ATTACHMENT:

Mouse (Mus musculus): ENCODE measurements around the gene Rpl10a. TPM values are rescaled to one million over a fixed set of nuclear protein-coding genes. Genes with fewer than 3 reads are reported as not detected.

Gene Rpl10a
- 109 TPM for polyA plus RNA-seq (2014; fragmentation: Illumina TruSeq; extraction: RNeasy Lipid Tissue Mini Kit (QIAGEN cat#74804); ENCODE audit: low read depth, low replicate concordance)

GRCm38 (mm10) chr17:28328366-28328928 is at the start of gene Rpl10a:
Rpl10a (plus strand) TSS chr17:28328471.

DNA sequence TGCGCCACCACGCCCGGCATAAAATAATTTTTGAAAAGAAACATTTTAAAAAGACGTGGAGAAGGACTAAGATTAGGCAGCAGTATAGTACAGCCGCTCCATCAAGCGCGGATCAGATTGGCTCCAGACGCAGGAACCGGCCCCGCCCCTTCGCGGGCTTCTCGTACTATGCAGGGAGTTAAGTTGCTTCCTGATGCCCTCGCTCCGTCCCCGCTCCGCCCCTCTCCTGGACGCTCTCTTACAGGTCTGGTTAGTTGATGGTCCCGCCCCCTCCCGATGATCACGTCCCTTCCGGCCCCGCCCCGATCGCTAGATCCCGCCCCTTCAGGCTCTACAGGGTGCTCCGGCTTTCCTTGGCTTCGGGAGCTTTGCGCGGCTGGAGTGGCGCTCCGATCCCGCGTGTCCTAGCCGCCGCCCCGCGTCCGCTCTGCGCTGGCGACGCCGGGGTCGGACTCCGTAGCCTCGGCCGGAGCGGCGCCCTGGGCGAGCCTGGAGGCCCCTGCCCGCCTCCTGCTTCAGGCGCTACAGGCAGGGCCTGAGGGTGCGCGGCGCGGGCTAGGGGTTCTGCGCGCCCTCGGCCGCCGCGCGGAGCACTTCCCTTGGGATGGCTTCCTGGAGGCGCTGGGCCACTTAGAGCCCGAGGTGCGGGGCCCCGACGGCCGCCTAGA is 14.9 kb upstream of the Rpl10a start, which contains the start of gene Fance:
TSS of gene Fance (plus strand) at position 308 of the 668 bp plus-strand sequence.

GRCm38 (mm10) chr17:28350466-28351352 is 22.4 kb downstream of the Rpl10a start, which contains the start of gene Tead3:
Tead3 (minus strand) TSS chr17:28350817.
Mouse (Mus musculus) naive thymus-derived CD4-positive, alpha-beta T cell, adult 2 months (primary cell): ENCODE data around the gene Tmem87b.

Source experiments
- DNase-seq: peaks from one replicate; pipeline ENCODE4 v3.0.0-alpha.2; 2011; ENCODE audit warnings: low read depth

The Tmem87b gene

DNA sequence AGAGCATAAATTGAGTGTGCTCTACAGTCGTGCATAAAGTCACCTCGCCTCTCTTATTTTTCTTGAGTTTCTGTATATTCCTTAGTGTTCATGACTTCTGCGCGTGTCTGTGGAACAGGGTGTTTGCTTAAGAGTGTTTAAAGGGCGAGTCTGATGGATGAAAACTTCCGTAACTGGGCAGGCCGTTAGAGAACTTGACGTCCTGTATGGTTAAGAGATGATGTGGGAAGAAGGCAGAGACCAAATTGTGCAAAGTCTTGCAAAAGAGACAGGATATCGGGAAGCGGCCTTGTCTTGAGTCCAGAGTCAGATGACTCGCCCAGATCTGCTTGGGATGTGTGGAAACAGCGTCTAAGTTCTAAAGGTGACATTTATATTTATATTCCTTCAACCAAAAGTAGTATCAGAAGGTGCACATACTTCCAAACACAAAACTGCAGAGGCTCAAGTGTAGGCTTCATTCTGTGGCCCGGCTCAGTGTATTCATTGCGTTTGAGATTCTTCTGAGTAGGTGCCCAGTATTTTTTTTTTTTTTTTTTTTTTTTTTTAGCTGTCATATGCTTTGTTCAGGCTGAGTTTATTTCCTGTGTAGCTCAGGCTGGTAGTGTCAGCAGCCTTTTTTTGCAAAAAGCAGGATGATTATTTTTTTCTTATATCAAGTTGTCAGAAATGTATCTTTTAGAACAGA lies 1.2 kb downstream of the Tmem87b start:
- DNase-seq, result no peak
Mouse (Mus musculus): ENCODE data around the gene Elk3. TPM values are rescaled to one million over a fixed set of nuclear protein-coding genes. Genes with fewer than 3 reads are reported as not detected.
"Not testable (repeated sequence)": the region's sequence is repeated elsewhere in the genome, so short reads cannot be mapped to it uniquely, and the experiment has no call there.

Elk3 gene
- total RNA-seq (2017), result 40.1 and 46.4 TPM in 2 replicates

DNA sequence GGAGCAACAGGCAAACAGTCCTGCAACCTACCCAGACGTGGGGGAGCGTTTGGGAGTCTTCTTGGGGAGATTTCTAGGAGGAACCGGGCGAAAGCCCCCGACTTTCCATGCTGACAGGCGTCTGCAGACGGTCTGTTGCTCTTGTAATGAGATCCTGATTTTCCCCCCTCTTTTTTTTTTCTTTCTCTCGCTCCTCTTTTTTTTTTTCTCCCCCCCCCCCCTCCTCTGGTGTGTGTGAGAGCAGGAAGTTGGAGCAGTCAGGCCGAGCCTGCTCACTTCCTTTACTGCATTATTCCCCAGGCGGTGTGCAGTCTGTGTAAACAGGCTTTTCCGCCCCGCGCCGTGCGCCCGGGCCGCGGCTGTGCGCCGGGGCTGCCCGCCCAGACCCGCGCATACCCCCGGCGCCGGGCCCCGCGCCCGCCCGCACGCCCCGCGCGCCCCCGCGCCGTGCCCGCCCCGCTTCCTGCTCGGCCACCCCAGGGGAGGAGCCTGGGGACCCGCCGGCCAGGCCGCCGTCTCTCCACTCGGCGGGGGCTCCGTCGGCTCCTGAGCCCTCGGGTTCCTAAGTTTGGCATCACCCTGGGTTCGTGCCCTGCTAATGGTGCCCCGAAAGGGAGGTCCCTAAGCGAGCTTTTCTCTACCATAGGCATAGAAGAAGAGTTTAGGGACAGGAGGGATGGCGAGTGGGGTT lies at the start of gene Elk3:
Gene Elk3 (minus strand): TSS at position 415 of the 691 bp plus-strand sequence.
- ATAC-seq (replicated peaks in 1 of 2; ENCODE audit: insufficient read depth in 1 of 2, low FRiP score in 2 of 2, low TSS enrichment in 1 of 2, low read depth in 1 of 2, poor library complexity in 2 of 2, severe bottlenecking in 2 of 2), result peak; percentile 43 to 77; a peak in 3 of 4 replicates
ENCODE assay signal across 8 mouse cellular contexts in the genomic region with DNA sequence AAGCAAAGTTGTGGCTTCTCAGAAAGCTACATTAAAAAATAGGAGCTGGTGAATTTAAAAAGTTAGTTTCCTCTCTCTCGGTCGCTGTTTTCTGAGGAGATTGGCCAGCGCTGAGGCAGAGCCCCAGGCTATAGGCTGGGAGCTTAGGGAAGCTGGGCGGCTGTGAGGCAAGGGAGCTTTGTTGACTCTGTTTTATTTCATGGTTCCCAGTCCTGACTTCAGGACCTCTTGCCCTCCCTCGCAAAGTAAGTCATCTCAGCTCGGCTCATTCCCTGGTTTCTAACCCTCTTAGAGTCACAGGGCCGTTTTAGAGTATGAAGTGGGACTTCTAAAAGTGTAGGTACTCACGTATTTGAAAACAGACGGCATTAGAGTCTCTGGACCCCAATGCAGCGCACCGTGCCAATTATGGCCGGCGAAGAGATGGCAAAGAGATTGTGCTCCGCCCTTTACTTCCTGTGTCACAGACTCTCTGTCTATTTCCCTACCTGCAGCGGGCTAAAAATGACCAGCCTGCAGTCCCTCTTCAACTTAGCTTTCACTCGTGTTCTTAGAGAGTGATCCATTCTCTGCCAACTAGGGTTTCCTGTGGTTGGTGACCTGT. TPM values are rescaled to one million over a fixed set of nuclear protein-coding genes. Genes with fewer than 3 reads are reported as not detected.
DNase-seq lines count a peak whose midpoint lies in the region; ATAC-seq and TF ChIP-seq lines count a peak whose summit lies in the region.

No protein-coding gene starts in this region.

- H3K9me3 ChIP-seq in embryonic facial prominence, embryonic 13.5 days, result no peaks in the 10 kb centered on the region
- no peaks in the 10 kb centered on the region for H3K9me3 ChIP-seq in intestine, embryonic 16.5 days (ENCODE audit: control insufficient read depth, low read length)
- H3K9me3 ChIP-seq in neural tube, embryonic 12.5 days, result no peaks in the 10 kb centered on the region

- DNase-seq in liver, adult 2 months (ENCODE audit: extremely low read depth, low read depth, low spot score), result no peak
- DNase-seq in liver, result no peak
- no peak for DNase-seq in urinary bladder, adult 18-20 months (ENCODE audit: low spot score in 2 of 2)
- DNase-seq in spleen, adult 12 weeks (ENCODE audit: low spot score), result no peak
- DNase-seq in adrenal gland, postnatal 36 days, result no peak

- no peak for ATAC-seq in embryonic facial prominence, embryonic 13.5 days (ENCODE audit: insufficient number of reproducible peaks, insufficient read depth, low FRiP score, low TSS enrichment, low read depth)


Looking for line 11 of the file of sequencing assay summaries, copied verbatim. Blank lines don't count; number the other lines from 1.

Source experiments